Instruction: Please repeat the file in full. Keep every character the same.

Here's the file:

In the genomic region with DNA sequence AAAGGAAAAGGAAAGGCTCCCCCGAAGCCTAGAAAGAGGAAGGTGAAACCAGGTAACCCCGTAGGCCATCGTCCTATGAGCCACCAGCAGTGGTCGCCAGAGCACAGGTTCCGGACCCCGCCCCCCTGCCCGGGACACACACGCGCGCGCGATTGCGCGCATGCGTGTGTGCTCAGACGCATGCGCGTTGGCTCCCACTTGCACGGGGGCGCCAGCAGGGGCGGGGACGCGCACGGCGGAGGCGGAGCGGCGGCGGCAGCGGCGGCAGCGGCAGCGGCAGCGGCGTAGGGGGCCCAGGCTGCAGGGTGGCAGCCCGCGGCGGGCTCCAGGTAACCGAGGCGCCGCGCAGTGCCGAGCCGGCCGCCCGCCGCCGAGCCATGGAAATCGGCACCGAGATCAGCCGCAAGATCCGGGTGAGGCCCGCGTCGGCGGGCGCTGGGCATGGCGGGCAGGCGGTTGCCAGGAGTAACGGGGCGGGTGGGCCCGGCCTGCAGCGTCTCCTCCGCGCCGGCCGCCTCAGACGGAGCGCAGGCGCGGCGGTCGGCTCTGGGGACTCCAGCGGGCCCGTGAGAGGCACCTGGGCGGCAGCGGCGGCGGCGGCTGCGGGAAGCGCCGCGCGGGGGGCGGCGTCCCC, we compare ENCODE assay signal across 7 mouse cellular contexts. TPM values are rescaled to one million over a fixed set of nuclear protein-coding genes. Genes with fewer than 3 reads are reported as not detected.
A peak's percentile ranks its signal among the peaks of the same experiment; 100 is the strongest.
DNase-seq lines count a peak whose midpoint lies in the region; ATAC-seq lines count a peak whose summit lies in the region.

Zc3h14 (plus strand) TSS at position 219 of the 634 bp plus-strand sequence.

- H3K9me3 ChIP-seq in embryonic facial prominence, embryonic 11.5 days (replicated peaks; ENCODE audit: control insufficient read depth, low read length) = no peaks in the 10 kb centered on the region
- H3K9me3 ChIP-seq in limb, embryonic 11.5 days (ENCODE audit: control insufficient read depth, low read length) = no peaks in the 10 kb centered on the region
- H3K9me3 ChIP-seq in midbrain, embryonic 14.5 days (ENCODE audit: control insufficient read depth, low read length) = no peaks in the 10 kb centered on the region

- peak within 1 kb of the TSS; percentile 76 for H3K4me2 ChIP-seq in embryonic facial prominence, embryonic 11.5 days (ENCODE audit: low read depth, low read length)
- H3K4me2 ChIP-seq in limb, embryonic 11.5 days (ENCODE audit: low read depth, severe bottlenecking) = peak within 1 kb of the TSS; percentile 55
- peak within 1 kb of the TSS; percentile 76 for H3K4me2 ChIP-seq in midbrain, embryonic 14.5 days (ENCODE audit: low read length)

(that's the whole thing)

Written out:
In the genomic region with DNA sequence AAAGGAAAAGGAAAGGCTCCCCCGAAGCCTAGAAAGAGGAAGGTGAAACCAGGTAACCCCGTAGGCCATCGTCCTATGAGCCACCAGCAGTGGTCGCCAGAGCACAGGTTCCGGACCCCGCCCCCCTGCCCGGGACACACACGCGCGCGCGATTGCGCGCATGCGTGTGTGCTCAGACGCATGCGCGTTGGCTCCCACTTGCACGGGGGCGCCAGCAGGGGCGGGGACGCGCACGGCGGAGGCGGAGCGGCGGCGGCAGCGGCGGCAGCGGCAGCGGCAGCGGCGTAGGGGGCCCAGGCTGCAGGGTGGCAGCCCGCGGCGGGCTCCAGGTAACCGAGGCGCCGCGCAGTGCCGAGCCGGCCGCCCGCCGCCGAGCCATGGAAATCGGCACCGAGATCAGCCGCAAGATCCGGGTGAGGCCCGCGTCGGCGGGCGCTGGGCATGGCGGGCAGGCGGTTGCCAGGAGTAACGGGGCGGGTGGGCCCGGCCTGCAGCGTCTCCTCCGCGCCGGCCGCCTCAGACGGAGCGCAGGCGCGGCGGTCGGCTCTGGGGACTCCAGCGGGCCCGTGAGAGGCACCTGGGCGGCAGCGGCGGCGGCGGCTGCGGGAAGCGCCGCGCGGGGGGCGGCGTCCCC, we compare ENCODE assay signal across 7 mouse cellular contexts. TPM values are rescaled to one million over a fixed set of nuclear protein-coding genes. Genes with fewer than 3 reads are reported as not detected.
A peak's percentile ranks its signal among the peaks of the same experiment; 100 is the strongest.
DNase-seq lines count a peak whose midpoint lies in the region; ATAC-seq lines count a peak whose summit lies in the region.

Zc3h14 (plus strand) TSS at position 219 of the 634 bp plus-strand sequence.

- H3K9me3 ChIP-seq in embryonic facial prominence, embryonic 11.5 days (replicated peaks; ENCODE audit: control insufficient read depth, low read length) = no peaks in the 10 kb centered on the region
- H3K9me3 ChIP-seq in limb, embryonic 11.5 days (ENCODE audit: control insufficient read depth, low read length) = no peaks in the 10 kb centered on the region
- H3K9me3 ChIP-seq in midbrain, embryonic 14.5 days (ENCODE audit: control insufficient read depth, low read length) = no peaks in the 10 kb centered on the region

- peak within 1 kb of the TSS; percentile 76 for H3K4me2 ChIP-seq in embryonic facial prominence, embryonic 11.5 days (ENCODE audit: low read depth, low read length)
- H3K4me2 ChIP-seq in limb, embryonic 11.5 days (ENCODE audit: low read depth, severe bottlenecking) = peak within 1 kb of the TSS; percentile 55
- peak within 1 kb of the TSS; percentile 76 for H3K4me2 ChIP-seq in midbrain, embryonic 14.5 days (ENCODE audit: low read length)